Daily Bread for 3.29.22: Enrollment and Culture, Whitewater

Good morning.

Tuesday in Whitewater will see afternoon showers with a high of 36.  Sunrise is 6:40 AM and sunset 7:18 PM for 12h 37m 56s of daytime.  The moon is a waning crescent with 8.8% of its visible disk illuminated.

Whitewater’s Community Involvement & Cable TV Commission meets at 6 PM.

On this day in 1974, NASA’s Mariner 10 becomes the first space probe to fly by Mercury.

The decline in college enrollment across Wisconsin involves Whitewater, too, but in ways unique to this town. (The Whitewater Common Council meeting of 3.15.22 saw public comment about commercial assessments that reveals the concerns local landlords have over declining residency enrollment at UW-Whitewater. See video of that meeting, relevant discussion from 5:10 to 31:05.)

UW-Whitewater’s peak residency was likely sometime around 2016.  See Ongoing Enrollment Declines at UW-Whitewater, Elsewhere

In 2016, or even 2006 (before the Great Recession), too many local officials and business people thought that what they saw as the good times would never end. And yet, and yet, despite hardship after hardship (a Great Recession, opioid epidemic, economic stagnation, repeated incidents of sexual harassment, a pandemic, and another recession) they persisted in the same tired boosterism and grandiosity.

Consider how competitive market forces in a dynamic country work: they lead to new ideas, new technologies, and new alternatives. There’s nothing and no one in the city more powerful than the inexorable power of market change. Slowly it has moved, down every street, past every column and lintel, attriting and rebuilding as the consequence of myriad transactions among millions across this continent.

It is has been hubris to think otherwise.

There’s no one reason that residency enrollment (students who live here being those who profit local landlords and merchants) at UW-Whitewater is declining. There are instead several reasons, where the weight of any given reason is hard to ascribe: a demographic decline in traditional college-age applicants, an improving state economy, hesitancy during a pandemic, in-person alternatives at other UW System schools, online offerings at UW-Whitewater and other schools near or far, on-campus housing options, a low-income Whitewater economy that offers limited job prospects for graduates, and (disappointing but candid to mention) the socio-economic challenges of life in a low-income community. 

Local landlords understand their business well, indeed almost too well. They notice every small event and change locally, but they present a limited understanding of how prospective students (or others outside the city) would evaluate among many alternatives. It’s not for lack of intellect, but rather lack of perspective: they struggle to place the city in a broader context.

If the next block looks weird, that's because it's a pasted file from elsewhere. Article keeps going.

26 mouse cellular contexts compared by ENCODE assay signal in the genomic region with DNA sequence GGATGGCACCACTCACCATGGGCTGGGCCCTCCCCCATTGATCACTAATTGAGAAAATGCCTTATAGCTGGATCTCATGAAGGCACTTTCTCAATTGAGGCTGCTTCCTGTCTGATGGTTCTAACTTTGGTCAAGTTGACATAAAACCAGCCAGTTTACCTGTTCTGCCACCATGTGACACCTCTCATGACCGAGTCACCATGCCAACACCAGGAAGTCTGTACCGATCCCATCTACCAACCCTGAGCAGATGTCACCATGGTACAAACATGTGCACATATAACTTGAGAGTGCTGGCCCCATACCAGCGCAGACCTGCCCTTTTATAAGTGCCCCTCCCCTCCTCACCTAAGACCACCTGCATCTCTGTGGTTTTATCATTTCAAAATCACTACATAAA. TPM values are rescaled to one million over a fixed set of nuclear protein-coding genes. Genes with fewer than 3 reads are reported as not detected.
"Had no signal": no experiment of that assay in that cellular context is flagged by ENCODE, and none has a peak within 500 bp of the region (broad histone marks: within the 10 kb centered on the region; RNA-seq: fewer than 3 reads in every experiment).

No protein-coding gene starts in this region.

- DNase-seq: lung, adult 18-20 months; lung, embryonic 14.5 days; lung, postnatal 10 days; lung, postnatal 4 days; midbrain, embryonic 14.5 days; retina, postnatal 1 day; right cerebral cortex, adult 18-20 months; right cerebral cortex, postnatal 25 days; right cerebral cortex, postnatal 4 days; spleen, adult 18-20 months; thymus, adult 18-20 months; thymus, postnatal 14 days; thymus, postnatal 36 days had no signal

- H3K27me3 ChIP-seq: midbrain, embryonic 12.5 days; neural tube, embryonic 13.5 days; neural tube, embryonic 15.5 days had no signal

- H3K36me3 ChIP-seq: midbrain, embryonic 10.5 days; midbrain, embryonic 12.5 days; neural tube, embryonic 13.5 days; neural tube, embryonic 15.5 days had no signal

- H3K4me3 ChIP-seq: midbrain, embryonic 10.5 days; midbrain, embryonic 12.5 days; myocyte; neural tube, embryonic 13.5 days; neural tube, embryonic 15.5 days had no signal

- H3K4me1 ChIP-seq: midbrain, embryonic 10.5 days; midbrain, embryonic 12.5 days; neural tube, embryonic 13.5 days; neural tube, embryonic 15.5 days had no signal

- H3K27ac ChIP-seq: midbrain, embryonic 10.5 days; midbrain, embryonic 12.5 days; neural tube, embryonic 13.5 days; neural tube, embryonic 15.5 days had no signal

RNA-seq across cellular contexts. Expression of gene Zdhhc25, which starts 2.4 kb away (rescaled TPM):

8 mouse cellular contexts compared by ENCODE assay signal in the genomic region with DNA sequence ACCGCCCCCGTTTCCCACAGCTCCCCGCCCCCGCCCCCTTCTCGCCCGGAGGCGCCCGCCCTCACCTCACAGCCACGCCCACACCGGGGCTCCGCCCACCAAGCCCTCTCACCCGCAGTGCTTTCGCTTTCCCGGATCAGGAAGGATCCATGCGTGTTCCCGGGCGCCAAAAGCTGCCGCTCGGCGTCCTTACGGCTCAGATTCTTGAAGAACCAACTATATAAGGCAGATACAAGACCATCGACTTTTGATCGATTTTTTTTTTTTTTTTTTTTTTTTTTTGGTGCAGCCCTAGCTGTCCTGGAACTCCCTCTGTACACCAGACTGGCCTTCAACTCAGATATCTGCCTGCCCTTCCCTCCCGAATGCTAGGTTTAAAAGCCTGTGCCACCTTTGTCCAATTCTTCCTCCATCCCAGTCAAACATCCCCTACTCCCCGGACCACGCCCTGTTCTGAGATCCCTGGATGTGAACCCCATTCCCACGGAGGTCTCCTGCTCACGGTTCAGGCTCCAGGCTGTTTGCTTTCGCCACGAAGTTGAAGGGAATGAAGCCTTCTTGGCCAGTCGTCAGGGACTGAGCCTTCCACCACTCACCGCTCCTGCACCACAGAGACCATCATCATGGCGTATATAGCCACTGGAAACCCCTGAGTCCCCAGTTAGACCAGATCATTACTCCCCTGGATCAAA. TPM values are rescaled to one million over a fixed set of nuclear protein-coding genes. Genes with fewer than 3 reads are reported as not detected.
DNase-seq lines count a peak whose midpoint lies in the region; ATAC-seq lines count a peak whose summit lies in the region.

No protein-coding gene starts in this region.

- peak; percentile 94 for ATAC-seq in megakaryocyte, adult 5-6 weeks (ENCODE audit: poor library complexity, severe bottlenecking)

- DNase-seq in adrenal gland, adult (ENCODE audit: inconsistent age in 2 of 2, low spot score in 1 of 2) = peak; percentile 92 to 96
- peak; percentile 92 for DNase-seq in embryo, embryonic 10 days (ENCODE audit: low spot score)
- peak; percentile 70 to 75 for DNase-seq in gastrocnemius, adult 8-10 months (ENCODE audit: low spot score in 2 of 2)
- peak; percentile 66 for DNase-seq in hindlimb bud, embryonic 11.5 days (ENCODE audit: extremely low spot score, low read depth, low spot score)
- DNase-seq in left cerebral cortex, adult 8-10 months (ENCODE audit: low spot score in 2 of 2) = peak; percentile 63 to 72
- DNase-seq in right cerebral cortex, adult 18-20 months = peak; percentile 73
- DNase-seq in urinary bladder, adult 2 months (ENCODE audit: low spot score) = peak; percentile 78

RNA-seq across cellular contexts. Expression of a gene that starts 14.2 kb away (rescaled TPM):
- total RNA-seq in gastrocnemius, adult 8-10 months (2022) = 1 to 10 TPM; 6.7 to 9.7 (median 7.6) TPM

It’s not enough to see the world from Whitewater — a sound understanding requires also that one see Whitewater from the perspective of the world.

It doesn’t matter how much local men describe Whitewater through press releases and marketing campaigns if people beyond the city discount those claims as unconvincing or outright false. (There have been so many marketing campaigns over the last decade that if only a few of them had worked Whitewater would be Olympus by now. Meanwhile, after years of these few steering policy on boards and commissions,Whitewater’s Still Waiting for That Boom to uplift the whole community.)

People outside the city are sharper and more discerning than our bankers, landlords, and marketing men realize: Wisconsin is a big place, and America is a bigger place, and students and consumers know they they have many choices.

Local landlords know that Whitewater has more students as a percentage of the town than other communities.  They struggle to see, however, than only by leaning into a unique Whitewater difference can the community seize on her comparative advantage.

Whitewater’s comparative difference is a local university.  That difference isn’t a matter simply of rental units — it’s at bottom a cultural difference.

Dozens of communities nearby are red, non-college communities. Those places will always be more red, and more non-college, than Whitewater.  No one needs to move to Whitewater for a red, non-college experience — there are better places elsewhere for that.

These men want to make money, but a college town won’t make as much money if it doesn’t express a college culture.

Few in this city have been more critical over these yearsand justifiably so — of our university’s administration than I have been.  UW-Whitewater’s students and faculty have deserved better.

It’s notable, however, that some of men who depend on our public university for their personal gain show no understanding or respect for the cultural differences that allow a university to flourish. They want their money and their culture and their politics, but in a competitive marketplace they’re finding what they want matters less than what prospective students and tenants want.

People who want a positive college atmosphere have many places to look, and people who want a bright red, non-college town have better places to look.

Fiery multi-vehicle crash in Pennsylvania:


NBC 10 in Philadelphia reports at least three people died in the crash.

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